|Seoul has adopted a shoot-to-kill policy aimed at |
ridding Incheon International Airport of unlicensed taxis.
South Korea has deported a half dozen Philippine activists ahead of the big G20 summit in Seoul.
Six Philippine activists who had planned to take part in alternative meetings that are set to run parallel to the G20 summit in South Korea have been deported from Seoul, their colleagues said Sunday.Clearly the goal is to keep the peace, and needless to say, the activists are not happy:
All six were put on a flight back to Manila late Saturday after being told by South Korean authorities that they were blacklisted and could not enter the country, the activists said.
"We condemn this unwarranted hostile act of the South Korean government towards Filipino activists," said Judy Pasimio of the Manila-based Legal Rights and Natural Resources Center.Methinks that protesting is a violation of whatever visa they had hoped to use to enter South Korea, but I'm guessing that won't be an acceptable answer to them.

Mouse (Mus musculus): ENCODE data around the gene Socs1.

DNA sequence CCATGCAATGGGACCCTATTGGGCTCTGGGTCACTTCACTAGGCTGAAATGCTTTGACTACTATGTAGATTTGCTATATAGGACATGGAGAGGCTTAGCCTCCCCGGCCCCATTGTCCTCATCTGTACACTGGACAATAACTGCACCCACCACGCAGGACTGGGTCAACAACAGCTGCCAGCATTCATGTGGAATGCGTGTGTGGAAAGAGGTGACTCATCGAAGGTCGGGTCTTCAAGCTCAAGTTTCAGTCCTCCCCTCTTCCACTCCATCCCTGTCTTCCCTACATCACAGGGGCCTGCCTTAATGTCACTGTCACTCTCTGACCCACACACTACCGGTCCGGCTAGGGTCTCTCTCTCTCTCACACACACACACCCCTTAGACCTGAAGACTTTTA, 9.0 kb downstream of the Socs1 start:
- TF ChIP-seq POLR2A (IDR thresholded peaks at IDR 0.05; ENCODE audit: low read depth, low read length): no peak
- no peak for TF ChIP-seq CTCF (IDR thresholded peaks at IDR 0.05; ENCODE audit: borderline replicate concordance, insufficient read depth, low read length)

One of those deported, Maria Lorena Macabuag of the group Migrant Forum Asia, said they were only attending a peaceful parallel forum and had not broken any law.
"We were just informed that we were blacklisted by the South Korean government and that we are not allowed to enter Korea," she said in a statement.
I know some folks in the K-blogosphere will accuse me of being callous about these folks' civil rights, but hey, I've backed off on my earlier insistence that they all be HIV-tested.
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